Over a decade ago, Nate stumbled upon the power of crafting sales messages to build businesses. Ever since, he's been enraptured. Today, Nate gets his thrills, fulfillment, and fun in creating sales letters, sales funnels, architecting direct response systems…you name it. If it involves persuasion on a mass, automated scale and it can be measured, he loves it. Today, he lives in downtown Denver, either working with Agora's Health Sense Media, building his own nutritional supplement business, or meeting with like-minded Denver entrepreneurs for coffee.
Several entries ago, I wrote about how one of the proudest achievements of my life originated from the money my friend loaned me for business. Now I’ll reveal why.
It wasn’t the advertising campaign succeeding – it failed.
It wasn’t either of us making a ton of fast money – we didn’t.
Instead, it was how I paid my friend back.
Every month, without fail, I wrote and mailed him a check for $500. Somehow I made it work, even when I was earning $12 an hour, paying for rent and food and car repair… and then eventually state taxes owed on top of that.
Then the gold-buying business went bankrupt.
Few people living a middle or upper-class lifestyle in the United States understand how vital it is for those near the poverty line to get their hands on consistent “right now” money. A mere missed week of income can mean the difference between paid bills and a roof over your head… or penalties, a repossessed car, or worse.
Imagine being cut off from oxygen… for a “mere” five minutes
(Which is why savvy employers offer daily pay for low-wage jobs.)
In 3 days, I landed a new job. But it didn’t officially start for another week, and that gap punched a near-deathblow to my finances.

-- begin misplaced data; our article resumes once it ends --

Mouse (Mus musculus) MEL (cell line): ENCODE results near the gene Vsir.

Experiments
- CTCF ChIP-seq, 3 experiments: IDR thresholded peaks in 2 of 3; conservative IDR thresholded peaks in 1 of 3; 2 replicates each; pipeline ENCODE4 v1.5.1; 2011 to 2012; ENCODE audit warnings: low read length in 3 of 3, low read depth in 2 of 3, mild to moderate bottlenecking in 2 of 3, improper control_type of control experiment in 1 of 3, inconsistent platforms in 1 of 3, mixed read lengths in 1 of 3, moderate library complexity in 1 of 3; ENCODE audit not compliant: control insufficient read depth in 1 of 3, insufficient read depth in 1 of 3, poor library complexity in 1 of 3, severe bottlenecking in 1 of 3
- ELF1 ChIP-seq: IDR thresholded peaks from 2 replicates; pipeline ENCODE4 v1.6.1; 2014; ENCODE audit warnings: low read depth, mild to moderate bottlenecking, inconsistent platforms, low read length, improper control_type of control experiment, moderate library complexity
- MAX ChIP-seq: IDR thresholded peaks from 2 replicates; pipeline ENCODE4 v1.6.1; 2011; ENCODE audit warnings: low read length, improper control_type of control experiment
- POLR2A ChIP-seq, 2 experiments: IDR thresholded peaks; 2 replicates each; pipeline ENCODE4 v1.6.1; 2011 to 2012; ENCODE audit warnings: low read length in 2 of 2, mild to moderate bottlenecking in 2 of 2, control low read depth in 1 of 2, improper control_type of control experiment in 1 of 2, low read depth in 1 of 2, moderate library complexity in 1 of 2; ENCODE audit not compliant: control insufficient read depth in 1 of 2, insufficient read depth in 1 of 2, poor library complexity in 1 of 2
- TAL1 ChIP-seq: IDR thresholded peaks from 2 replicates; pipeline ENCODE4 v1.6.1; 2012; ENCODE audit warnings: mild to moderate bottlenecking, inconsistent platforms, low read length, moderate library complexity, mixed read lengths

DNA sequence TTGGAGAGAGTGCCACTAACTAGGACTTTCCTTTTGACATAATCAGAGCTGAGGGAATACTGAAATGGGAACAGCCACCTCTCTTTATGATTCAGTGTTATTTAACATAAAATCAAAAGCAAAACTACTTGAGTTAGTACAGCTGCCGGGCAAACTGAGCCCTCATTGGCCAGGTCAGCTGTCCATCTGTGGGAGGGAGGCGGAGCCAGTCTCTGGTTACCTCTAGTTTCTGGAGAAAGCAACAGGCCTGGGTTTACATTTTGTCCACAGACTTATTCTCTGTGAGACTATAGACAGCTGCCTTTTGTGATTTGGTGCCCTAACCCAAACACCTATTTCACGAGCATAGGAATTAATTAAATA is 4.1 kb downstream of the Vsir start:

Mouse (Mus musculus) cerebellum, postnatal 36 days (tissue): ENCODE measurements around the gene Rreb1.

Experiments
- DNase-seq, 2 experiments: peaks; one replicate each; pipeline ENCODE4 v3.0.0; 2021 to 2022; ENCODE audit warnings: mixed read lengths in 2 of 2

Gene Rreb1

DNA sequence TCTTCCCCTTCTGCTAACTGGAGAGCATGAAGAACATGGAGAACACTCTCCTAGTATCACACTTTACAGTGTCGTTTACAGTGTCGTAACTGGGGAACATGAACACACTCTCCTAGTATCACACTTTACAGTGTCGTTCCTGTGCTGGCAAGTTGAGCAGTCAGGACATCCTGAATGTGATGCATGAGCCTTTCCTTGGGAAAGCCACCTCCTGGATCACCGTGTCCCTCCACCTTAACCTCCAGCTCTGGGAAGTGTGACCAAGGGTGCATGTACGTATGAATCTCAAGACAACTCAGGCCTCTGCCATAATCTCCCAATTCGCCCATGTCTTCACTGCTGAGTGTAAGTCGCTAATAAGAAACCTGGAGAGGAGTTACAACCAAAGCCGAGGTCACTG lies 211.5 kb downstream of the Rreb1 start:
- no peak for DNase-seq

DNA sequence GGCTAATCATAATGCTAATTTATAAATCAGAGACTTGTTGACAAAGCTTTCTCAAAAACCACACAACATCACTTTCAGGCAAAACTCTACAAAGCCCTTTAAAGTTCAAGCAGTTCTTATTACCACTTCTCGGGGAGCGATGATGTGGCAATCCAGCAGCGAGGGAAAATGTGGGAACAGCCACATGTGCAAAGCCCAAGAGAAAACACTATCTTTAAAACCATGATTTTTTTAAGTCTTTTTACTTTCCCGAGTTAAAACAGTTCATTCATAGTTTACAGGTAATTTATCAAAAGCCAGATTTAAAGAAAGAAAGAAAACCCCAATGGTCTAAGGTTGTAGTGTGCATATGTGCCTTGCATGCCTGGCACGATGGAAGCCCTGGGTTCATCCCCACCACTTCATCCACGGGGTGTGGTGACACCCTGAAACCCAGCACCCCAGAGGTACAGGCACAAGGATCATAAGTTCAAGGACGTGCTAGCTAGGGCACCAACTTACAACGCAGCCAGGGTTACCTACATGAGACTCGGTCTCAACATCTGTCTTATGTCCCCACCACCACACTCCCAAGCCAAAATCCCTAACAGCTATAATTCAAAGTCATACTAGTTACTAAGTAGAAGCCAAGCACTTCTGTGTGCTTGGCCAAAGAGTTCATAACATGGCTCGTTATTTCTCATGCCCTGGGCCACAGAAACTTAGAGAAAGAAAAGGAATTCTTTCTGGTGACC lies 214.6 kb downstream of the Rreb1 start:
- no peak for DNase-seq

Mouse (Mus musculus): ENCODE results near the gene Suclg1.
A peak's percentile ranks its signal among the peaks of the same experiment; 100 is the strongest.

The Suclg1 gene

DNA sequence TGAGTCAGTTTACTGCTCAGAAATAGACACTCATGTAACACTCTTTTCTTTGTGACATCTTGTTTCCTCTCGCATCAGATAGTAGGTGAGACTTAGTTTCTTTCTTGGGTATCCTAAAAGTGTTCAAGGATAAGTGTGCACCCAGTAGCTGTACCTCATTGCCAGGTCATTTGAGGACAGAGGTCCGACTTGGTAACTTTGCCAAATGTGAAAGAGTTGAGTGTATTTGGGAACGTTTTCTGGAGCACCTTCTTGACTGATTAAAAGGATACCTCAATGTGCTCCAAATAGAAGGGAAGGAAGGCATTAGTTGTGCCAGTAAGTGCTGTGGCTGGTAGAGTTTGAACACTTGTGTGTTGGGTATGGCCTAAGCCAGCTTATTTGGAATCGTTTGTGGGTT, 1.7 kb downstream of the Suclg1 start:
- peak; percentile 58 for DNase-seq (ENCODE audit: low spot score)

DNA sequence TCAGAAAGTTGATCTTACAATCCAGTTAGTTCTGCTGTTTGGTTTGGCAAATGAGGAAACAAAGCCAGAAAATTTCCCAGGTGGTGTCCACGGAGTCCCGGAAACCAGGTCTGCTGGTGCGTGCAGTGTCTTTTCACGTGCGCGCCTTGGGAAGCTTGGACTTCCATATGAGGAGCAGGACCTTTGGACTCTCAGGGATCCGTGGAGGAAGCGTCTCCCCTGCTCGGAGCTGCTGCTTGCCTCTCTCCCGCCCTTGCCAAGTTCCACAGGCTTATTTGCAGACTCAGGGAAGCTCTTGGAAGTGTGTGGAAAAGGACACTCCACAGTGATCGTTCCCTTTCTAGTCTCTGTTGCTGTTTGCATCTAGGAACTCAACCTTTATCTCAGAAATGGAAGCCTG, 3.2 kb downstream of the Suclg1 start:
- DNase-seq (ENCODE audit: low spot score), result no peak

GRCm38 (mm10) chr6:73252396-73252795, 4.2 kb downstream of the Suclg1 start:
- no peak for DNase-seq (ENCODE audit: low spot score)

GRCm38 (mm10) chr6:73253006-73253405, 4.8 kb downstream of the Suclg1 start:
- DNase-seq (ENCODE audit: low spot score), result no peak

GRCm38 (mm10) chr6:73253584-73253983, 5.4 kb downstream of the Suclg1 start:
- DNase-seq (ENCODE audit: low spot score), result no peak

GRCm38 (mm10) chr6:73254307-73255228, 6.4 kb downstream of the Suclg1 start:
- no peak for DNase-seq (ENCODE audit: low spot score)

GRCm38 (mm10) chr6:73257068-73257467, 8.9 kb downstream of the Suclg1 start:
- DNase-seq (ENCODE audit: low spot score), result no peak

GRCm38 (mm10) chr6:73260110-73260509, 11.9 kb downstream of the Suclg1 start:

I called my landlord, explained the situation, and asked for a few more days to send my rent check. He allowed it.
Then I wrote another $500 check to my friend, and sent. Paying back my business loan would absolutely not be delayed.
That was, I as much as I can remember, the second-to-last check.
Eventually, I paid off the entire loan. Not a single payment was even a day late.
No drama. No whining…
No twisting his arm because he was a friend. No avoiding the issue. And no making excuses because I was near-broke.
When it was complete, I knew I had planted a multi-million-dollar seed, in a way no other action could have done.
After all, anyone can talk shit about money. It seems most people do. How they want to make more, how they try to save, and why they should definitely, totally, really really should have some. I PROVED when the chips are down, you can count on me. How rare is that? What repercussions would it create?
These are just off the top of my head:
Not a bad return on investment, just from doing the right thing.
If more people understood and practiced this, there’d be many more rich people out there
Note: I’m compelled to answer the question permeating the energetic airwaves: What would I have done if I truly couldn’t pay back the loan on time? Like if the new gig had fallen through and I was unemployed for 30, 60, 90 days or more?
Again, off the top of my head, I would first determine that I truly couldn’t pay him on time. Then I would immediately contact my friend to explain the situation. Filing for Chapter 7 bankruptcy would not be an option as I’d done so only a couple years prior. Filing a Chapter 13… eh, maybe, but I’d rather negotiate in private.
I’d ask to change the terms. Longer payout in exchange for more interest. And even if my friend turned into a cold-blooded animal, the profit derived from him squeezing me wouldn’t be worth the financial expense and mental effort. So I’m sure he and I could have reached a fair agreement.
Another note: If I had used the above process with all my creditors back in the day, including the IRS, I might have been able to avoid my bankruptcy and even ended up in a much better financial position – let alone the better credit history. Live and learn. Or, perhaps in the case of some folks reading this, read and learn so you don’t have to live and learn.